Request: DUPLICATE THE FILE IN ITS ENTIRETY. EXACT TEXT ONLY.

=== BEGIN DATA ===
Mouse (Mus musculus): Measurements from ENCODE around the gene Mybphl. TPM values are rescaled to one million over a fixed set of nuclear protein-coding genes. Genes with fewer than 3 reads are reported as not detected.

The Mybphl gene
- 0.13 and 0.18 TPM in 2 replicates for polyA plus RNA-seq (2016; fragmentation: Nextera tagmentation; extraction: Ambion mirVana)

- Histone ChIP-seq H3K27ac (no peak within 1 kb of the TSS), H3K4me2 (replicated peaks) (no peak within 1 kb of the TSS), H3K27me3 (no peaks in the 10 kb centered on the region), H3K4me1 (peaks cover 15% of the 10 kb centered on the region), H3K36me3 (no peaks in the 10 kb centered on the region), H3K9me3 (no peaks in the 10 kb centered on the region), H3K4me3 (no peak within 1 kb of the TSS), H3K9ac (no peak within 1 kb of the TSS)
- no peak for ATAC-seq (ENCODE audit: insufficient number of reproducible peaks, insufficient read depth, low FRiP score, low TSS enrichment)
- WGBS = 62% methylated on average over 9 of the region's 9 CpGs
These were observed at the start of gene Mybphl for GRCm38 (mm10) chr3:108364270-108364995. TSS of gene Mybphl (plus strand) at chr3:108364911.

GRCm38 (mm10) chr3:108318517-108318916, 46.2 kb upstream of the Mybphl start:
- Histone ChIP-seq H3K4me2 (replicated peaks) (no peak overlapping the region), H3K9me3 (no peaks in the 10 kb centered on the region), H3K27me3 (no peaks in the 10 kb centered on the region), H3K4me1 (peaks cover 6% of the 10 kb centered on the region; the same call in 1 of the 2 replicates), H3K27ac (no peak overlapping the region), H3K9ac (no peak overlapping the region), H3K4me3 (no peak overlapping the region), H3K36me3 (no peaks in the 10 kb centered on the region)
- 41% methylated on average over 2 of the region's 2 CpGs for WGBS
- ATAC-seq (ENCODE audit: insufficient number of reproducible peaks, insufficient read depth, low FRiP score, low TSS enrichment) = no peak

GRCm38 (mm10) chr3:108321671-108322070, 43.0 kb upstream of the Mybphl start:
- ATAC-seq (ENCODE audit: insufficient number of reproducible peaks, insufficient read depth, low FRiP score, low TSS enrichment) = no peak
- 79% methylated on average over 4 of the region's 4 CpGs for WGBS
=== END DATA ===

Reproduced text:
Mouse (Mus musculus): Measurements from ENCODE around the gene Mybphl. TPM values are rescaled to one million over a fixed set of nuclear protein-coding genes. Genes with fewer than 3 reads are reported as not detected.

The Mybphl gene
- 0.13 and 0.18 TPM in 2 replicates for polyA plus RNA-seq (2016; fragmentation: Nextera tagmentation; extraction: Ambion mirVana)

- Histone ChIP-seq H3K27ac (no peak within 1 kb of the TSS), H3K4me2 (replicated peaks) (no peak within 1 kb of the TSS), H3K27me3 (no peaks in the 10 kb centered on the region), H3K4me1 (peaks cover 15% of the 10 kb centered on the region), H3K36me3 (no peaks in the 10 kb centered on the region), H3K9me3 (no peaks in the 10 kb centered on the region), H3K4me3 (no peak within 1 kb of the TSS), H3K9ac (no peak within 1 kb of the TSS)
- no peak for ATAC-seq (ENCODE audit: insufficient number of reproducible peaks, insufficient read depth, low FRiP score, low TSS enrichment)
- WGBS = 62% methylated on average over 9 of the region's 9 CpGs
These were observed at the start of gene Mybphl for GRCm38 (mm10) chr3:108364270-108364995. TSS of gene Mybphl (plus strand) at chr3:108364911.

GRCm38 (mm10) chr3:108318517-108318916, 46.2 kb upstream of the Mybphl start:
- Histone ChIP-seq H3K4me2 (replicated peaks) (no peak overlapping the region), H3K9me3 (no peaks in the 10 kb centered on the region), H3K27me3 (no peaks in the 10 kb centered on the region), H3K4me1 (peaks cover 6% of the 10 kb centered on the region; the same call in 1 of the 2 replicates), H3K27ac (no peak overlapping the region), H3K9ac (no peak overlapping the region), H3K4me3 (no peak overlapping the region), H3K36me3 (no peaks in the 10 kb centered on the region)
- 41% methylated on average over 2 of the region's 2 CpGs for WGBS
- ATAC-seq (ENCODE audit: insufficient number of reproducible peaks, insufficient read depth, low FRiP score, low TSS enrichment) = no peak

GRCm38 (mm10) chr3:108321671-108322070, 43.0 kb upstream of the Mybphl start:
- ATAC-seq (ENCODE audit: insufficient number of reproducible peaks, insufficient read depth, low FRiP score, low TSS enrichment) = no peak
- 79% methylated on average over 4 of the region's 4 CpGs for WGBS